Explore the wonderful gardens around the Estate that showcase shrubs, flowers, pond life and stunning bedding displays.
The gardens around Temple Newsam House itself are a mix of period representation with the aspect to the North presenting an open grassed view towards Colton and Whitkirk Church, incorporating an amphitheatre adjacent to the courtyard. To the east a grassed area falls away from the house, forming a wide vista leading up to the main avenue, Temple and ponds, although the ponds are not visible from the house. Grouped copses of trees appear to the southerly side, typical of the landscape style of Lancelot 'Capability' Brown.
The Courtyard to the house faces east, incorporating a modest grass square and gravelled surround. The south garden represents a much more formal presentation, incorporating trained and clipped features including Laburnum arches, pleached Hornbeam, Beech, Yew and Box hedging. Small intricate beds of roses edged with box provide a loose representation of its style during the mid 1800s although the hedges and trained features obscure what would have been an open view to the South of Leeds. To the west of the house the restoration of an open lawn was completed during the recent restoration works(2002), retaining the Yew hedging planted in the mid 1980s.
The drive from the house leads naturally down towards the lower lakes, and as the path forks left towards the Sphinx gate, the visitor is guided through a well established and popular feature of Temple Newsam, the 'Rhododendron Walk'. Planted over many years from material collected by previous owners and Parks Directors, the collection although not named, includes cultivars obtained from Parceval Hall, North Yorkshire, during the period it was occupied by Sir William Milner (a renowned Rhodophile). Azalea beds provide a contrasting splash of colour to the right with specimen trees planted across the lawns representing a selection of choice species.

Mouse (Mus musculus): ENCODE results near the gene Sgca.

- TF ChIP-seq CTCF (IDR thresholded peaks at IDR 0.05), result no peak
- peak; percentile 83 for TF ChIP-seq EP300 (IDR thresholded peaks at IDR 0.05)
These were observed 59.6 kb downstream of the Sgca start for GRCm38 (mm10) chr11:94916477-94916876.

As the path meanders down and left passed the small lakes, beds have been introduced which offer a representation of subjects suitable for streamside planting. Across the bridge and bear right to see a modest grass and bamboo garden bordering the small lake, the path then rises towards a small flight of steps and the entrance to the Walled Garden.
The Walled Garden
The Walled Garden is certainly the largest example in Leeds and provides a stunning array of plants set in a traditional red brick boundary. Home to five of the eleven National Collections held by Leeds City Council, including Delphinium, Phlox, Aster, Chrysanthemum and Solenostemon, the gardens also present an extensive Rose Garden, originating from around 1923, and is bounded by magnificent Herbaceous Borders, some 800yards in length.
Striking seasonal bedding displays adorn the entrance borders whilst a relatively modern 'Lean-to' conservatory hosts a range of temperate plants, with rotational displays of traditional potted plants such as Calceolaria's Chrysanthemum, Spring Bulbs and Coleus. Also on display in the conservatory are what must one of the few remaining displays of zonal pelargonuims, trained to cover the full height of the wall, some 10 - 12 feet.